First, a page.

As you think through potential ideas, you may be tempted to ask yourself, "Would this work in Wichita?" It's a valid question, but it shouldn't necessarily limit your ambitions or stop you in your tracks.

Of course, we all have to look before we leap. But we still have to leap. That leap could lead to failure — but it could also lead to something unprecedented, something that sets the status quo higher than any of us could ever have imagined.

Avoiding failure is sometimes the go-to mode for many of us. Some may see operating at a base level without failing as success, but the kind of success that moves a city takes risk.

There are many out there in Wichita who are taking that risk. Jeff Lange of Lange Real Estate has taken a risk to rebrand and rejuvenate a largely forgotten part of south Wichita. Janelle King and members of the Douglas Design District have taken a risk to give retailers a place to grow their business. The Wichita Community Foundation took a risk in embarking on Focus Forward.

Some of these risks might not pay off, but the ones that do will far outweigh the ones that don't. If we, as a community, can address the way we look at risk and failure, we can encourage others to try bigger things.

"Risk is avoided because we've been trained to avoid failure," Godin writes in Poke the Box. "I define anxiety as experiencing failure in advance ... and if you have anxiety about initiating a project, then of course you will associate risk with failure."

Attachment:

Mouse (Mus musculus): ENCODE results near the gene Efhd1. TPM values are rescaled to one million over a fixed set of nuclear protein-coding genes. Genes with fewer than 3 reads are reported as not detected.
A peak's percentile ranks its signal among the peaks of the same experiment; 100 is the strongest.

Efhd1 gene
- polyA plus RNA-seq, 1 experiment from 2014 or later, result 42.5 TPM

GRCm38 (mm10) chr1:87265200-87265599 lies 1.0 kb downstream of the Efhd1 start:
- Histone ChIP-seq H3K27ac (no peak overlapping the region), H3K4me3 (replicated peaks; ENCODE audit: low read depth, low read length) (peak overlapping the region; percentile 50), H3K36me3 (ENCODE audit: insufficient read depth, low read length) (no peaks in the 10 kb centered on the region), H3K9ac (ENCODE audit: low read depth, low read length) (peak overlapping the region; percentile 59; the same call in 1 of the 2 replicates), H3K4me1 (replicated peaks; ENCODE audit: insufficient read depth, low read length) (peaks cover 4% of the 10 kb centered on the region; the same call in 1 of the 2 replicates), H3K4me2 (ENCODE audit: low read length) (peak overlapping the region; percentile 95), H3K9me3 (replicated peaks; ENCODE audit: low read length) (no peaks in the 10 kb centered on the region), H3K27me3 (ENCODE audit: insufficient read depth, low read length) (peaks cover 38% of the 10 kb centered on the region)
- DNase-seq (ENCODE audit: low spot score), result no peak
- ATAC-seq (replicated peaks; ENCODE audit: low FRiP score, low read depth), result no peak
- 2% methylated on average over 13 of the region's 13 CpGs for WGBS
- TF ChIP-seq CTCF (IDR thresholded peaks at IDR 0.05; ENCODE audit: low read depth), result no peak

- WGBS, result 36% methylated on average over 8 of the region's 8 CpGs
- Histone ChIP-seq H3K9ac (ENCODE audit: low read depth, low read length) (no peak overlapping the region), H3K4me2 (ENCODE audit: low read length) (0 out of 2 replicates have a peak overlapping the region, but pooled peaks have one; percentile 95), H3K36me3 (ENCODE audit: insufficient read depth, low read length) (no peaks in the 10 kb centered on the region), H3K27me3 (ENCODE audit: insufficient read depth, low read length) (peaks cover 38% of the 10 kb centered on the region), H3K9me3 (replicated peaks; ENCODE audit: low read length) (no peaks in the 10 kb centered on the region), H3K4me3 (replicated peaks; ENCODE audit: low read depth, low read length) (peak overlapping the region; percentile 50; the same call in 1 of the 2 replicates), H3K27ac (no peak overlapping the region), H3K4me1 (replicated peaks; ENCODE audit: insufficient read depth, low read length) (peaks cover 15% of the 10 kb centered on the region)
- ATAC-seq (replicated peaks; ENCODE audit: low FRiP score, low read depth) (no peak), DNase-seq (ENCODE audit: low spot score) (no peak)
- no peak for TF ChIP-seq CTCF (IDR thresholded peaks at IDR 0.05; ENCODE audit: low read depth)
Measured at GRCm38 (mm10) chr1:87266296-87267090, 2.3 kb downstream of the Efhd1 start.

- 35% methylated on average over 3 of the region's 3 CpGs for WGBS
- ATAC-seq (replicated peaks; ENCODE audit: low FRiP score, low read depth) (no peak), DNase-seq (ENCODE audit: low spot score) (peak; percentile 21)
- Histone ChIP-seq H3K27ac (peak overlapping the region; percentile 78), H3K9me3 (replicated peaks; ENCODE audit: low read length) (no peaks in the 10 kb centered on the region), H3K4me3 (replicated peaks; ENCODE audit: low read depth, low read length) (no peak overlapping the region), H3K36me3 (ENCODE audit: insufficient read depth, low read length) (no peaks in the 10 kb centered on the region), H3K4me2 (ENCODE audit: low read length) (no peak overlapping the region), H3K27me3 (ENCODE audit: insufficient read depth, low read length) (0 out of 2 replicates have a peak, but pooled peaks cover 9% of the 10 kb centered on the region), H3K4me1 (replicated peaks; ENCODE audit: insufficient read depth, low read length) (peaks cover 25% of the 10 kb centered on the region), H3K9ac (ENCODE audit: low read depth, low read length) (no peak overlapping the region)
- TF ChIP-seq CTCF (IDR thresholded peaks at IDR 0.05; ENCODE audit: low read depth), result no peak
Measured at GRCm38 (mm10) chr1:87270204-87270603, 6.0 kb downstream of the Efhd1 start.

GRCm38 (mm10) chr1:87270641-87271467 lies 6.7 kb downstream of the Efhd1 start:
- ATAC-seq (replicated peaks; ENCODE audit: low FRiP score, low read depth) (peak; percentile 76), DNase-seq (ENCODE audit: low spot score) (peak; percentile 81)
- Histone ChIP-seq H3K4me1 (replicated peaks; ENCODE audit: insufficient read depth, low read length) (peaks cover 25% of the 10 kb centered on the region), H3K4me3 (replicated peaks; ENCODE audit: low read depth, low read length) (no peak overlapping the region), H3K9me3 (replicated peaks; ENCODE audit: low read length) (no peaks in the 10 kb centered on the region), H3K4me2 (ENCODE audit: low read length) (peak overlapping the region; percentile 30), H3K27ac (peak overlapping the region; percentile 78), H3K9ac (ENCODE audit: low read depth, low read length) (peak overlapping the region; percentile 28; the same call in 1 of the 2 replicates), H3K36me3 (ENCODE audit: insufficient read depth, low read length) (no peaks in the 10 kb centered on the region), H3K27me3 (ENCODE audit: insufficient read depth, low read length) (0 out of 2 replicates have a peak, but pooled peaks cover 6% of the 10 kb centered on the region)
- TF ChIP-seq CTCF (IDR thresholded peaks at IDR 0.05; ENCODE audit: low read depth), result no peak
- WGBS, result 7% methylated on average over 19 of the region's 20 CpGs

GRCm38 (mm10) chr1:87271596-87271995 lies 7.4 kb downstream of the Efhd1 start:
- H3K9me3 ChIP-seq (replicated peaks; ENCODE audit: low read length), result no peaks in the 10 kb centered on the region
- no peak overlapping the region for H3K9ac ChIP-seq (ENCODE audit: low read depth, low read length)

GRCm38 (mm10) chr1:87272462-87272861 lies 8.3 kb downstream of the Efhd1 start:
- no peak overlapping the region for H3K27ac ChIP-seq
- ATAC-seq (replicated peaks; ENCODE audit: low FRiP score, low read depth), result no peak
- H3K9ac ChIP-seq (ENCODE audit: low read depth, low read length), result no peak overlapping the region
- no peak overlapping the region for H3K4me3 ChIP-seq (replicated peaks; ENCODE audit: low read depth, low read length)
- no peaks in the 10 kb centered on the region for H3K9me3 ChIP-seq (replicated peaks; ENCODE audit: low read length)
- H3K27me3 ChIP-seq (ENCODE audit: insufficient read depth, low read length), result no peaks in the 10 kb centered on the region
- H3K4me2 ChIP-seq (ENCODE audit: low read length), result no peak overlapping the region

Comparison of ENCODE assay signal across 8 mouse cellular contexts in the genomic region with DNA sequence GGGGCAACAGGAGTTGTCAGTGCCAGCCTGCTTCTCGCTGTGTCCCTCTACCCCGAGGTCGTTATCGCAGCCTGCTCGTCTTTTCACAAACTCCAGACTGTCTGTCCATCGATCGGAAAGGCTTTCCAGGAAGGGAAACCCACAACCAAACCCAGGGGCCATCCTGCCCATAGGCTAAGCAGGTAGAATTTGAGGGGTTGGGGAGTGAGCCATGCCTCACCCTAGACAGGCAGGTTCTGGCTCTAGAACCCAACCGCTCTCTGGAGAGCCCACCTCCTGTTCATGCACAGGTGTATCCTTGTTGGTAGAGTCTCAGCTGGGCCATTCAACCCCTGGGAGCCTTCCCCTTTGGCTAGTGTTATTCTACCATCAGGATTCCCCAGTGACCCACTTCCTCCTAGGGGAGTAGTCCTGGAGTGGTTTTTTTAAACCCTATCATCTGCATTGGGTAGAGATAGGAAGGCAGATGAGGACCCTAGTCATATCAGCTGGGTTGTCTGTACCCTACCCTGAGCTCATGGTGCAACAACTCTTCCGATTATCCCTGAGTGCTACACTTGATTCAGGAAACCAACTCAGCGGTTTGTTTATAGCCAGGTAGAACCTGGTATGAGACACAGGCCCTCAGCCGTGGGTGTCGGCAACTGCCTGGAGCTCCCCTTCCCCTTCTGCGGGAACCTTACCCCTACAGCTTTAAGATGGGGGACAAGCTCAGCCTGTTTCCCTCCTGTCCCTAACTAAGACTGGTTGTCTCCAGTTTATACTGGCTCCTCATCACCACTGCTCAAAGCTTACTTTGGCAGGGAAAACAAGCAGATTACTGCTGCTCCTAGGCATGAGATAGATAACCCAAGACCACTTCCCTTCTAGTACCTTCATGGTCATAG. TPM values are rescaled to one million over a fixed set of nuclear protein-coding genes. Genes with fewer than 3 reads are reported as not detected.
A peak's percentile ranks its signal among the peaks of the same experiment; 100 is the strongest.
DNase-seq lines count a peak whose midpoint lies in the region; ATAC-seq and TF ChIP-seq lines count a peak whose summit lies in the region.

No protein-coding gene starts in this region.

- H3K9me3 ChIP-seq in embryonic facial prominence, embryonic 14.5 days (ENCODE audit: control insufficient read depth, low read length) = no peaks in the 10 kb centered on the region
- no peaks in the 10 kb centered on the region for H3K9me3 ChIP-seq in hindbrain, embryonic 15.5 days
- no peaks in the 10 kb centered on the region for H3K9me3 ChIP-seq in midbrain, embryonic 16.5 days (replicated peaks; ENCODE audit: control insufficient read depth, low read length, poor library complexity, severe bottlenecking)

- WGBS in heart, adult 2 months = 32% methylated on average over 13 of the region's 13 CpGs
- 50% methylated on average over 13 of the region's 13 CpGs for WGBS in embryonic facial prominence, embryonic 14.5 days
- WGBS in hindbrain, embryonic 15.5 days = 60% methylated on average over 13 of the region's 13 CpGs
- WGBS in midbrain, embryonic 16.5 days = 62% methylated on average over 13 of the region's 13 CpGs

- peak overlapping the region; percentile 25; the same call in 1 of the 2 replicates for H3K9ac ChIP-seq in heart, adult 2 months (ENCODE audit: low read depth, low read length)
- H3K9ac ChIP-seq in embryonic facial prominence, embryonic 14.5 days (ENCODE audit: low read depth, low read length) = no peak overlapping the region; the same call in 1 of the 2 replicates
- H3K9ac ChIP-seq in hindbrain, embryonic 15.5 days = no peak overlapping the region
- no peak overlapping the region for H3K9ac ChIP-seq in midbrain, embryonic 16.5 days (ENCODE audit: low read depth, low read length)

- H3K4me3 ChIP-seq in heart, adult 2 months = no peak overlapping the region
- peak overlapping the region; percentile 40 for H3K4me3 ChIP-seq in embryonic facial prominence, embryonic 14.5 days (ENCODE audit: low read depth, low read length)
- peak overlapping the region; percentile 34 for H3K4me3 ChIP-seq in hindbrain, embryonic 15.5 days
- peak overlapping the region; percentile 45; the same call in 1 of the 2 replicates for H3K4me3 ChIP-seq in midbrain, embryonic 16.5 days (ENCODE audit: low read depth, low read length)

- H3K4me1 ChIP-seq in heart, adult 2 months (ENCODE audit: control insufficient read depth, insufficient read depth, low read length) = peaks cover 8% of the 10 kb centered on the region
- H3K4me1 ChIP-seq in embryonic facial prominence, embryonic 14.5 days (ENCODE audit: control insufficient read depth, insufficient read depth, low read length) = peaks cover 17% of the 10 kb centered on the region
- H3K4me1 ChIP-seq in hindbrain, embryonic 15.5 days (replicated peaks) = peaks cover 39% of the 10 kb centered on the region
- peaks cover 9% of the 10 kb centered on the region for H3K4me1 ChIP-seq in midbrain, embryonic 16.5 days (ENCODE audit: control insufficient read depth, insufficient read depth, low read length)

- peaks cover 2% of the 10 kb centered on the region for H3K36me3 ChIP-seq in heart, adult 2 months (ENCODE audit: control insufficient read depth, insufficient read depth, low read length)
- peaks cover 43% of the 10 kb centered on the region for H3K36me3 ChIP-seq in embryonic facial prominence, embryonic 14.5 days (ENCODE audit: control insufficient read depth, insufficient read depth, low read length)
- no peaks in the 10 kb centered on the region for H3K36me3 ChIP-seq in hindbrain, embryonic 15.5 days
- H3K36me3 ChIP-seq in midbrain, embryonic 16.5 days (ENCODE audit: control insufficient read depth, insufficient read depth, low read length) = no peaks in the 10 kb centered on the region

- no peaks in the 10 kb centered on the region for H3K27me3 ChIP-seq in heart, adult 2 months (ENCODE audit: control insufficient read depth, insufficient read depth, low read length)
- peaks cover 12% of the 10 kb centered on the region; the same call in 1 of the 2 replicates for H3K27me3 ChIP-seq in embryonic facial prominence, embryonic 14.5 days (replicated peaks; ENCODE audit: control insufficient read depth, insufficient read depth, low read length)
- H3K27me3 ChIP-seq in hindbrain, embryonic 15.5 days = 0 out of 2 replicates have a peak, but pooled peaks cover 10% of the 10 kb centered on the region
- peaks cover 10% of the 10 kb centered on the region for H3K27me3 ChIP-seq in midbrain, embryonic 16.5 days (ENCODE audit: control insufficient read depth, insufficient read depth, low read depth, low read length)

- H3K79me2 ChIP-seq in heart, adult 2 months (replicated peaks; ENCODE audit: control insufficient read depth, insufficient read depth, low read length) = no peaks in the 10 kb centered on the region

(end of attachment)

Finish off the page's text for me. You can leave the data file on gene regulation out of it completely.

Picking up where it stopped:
As former Liberian president Ellen Johnson Sirleaf once said, "If your dreams do not scare you, they are not big enough." So what would you do if you knew you wouldn't fail? Write it down.


So you've read this article, and perhaps even took it to heart. You have some ideas running around in your head, and you're ready to unleash them on the world.

Now it's time to hit send — to get involved in a serious way to make these ideas become actions, which can lead to a better Wichita.

Depending on your idea, Project Wichita may be the perfect place to start. In its official report and action plan, the project lays out ways to get involved.

It could start as easily as sharing this report with your circle. The more people who know about Project Wichita's findings, the more we can generate consensus and gather a more diverse range of ideas.

If you want to dive deeper, you can follow these next steps:

  • Volunteer your time to groups within our region who are working on the key
    issues identified in the action plan. The ideas and needs are as varied as people’s skills and passion.
  • Help fund good ideas in any amount to trusted organizations working on
    solutions to the identified issues.
  • Get involved with a good cause or project, share these ideas with others and help provide input to Project Wichita’s first year and beyond. The plans were built starting with the community discussing our hopes and dreams for the region.

Of course, this isn't the only way to start something. You could also share your ideas with your circle of mentors, friends and family — or share them more publicly on social media. The important part is to start. And as our friend Godin says, "Soon is not as good as now."

The Chung Report Team


For a simple look at the perception challenge, check out this short video

Learn more about the Four Challenges

Thoughts, suggestions or comments? Check us out on social media or send us a message